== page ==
To determine the leucine enrichment in muscle proteins, frozen muscle (20–30 mg) was ground in liquid nitrogen to a fine powder and homogenized in trichloroacetic acid solution (3%), and proteins were then precipitated by centrifugation (1,500 g, 4°C for 15 min) (30, 50, 51). Proteins were hydrolyzed in 6 N HCl (12 h at 110°C), and the liberated amino acids were purified on cation exchange columns (Dowex 50W-X8-200; Sigma, Poole, UK) (30, 50, 51). The amino acids were then converted to their NAP derivative, and the leucine TTR was determined by gas-chromatography-combustion isotope ratio-mass spectrometry (GC-C-IRMS, Delta-plus XL; Thermofinnigan, Hemel Hempstead, UK) (27, 36).

To evaluate skeletal muscle gene expression, total RNA was extracted and quantified spectrophotometrically by using the absorbances 260 and 280 nm. Precisely 1 μg total RNA was electrophoresed on a nondenaturing agarose gel containing ethidium bromide (0.5 μg/ml) to check for contaminants, RNA integrity, and equal loading. A cDNA pool was created for each sample from 1 μg of total RNA by using iScript reverse transcriptase reagents (Bio-Rad, Hemel Hempstead, UK). Gene expression analysis was performed by using a Bio-Rad iCycler. Real-time PCR for all genes was completed in duplicate by using the Bio-Rad SYBR Green supermix with 100 nM forward and reverse primers and 2 μl of a 1:5 dilution of cDNA in a 25-μl reaction. Primer sequences were as follows: myostatin forward CTA CAA CGG AAA CAA TCA TTA CCA, reverse GTT TCA GAG ATC GGA TTC CAG TAT; MAFBx forward CGA CCT CAG CAG TTA CTG CAA C, reverse TTT GCT ATC AGC TCC AAC AGC C; MuRF-1 forward AGT GAC CAA GGA GAA CAG TCA, reverse CAC CAG CTT TGT GGA CTT GT; TNF-α forward CAT GTT GTA GCA AAC CCT CA, reverse GTT GAC CTT GGT CTG GTA G. Validation of suitability of housekeeping genes was checked by normalizing one housekeeping gene to another. The ratio of B2M to GAPDH was found to be stable; thus B2M was used for subsequent normalization. Gene changes were quantified taking into account individual primer efficiencies (34).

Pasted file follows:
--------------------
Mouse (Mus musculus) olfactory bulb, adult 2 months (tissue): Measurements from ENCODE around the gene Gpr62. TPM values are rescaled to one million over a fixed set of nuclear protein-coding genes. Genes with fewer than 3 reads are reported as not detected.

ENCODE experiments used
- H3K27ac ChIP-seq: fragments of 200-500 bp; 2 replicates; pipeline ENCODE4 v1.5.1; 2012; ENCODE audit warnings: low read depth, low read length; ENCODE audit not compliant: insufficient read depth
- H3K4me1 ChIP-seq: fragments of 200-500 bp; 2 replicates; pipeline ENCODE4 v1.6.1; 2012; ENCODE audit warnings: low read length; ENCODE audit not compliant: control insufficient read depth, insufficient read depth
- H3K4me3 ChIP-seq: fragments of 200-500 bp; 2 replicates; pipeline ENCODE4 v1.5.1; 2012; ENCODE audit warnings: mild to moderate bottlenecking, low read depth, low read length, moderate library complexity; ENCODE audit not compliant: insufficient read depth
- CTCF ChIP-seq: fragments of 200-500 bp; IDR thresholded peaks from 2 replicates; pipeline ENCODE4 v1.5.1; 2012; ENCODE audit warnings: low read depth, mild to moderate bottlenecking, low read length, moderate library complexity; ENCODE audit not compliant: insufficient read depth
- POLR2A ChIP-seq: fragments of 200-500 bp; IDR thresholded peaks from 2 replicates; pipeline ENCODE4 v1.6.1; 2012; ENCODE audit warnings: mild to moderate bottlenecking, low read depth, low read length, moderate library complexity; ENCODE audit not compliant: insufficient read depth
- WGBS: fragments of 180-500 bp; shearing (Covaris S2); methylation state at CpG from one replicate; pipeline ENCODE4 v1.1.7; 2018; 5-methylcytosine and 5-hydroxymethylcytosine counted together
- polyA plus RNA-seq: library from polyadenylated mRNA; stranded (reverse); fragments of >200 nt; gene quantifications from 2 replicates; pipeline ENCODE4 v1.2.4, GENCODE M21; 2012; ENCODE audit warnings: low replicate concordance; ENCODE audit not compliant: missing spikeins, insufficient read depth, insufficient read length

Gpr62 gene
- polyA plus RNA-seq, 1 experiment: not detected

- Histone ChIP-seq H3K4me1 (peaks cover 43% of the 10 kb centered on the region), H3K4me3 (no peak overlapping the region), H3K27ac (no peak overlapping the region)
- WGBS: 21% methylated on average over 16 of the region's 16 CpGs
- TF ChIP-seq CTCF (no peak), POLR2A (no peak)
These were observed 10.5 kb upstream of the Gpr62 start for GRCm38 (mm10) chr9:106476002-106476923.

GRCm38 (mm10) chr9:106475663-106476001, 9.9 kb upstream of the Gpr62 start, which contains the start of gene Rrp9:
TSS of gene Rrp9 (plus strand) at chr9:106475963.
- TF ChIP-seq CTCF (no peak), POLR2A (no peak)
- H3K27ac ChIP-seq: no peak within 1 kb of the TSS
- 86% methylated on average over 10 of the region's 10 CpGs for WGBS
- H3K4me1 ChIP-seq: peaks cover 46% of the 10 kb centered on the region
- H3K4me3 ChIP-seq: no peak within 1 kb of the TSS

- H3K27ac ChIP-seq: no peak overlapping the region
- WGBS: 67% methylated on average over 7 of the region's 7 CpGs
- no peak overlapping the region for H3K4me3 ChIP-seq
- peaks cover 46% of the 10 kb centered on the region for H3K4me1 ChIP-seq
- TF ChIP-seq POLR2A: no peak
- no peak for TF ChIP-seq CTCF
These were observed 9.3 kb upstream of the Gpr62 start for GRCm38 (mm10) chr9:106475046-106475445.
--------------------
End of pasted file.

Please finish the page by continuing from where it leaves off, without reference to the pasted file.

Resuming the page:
The FSR of mixed muscle protein was calculated on the basis of the incorporation rate of [1,2-13C2]leucine into muscle proteins, using a standard precursor-product model as follows: FSR = ΔEp/Eic × 1/t × 100, where ΔEp is the change in enrichment (TTR) of protein-bound leucine in two subsequent biopsies, Eic is the mean enrichment over time of the precursor for protein synthesis (i.e., leucyl-tRNA), and t is the time between biopsies. Plasma KIC was chosen to represent the immediate precursor for muscle protein synthesis (i.e., leucyl-tRNA) (4, 24, 53). Values for FSR are expressed as percent per hour.

Leucine Ra in plasma was calculated by dividing the tracer infusion rate by the average plasma KIC enrichment during the last 30 min of the leucine tracer infusion. The contribution of stable-isotope-labeled leucine resulting from the tracer infusion was subtracted from the calculated total leucine Ra.

Insulin resistance was assessed by using the homeostasis model assessment of insulin resistance (HOMA-IR) as previously described (25).

Statistical analysis.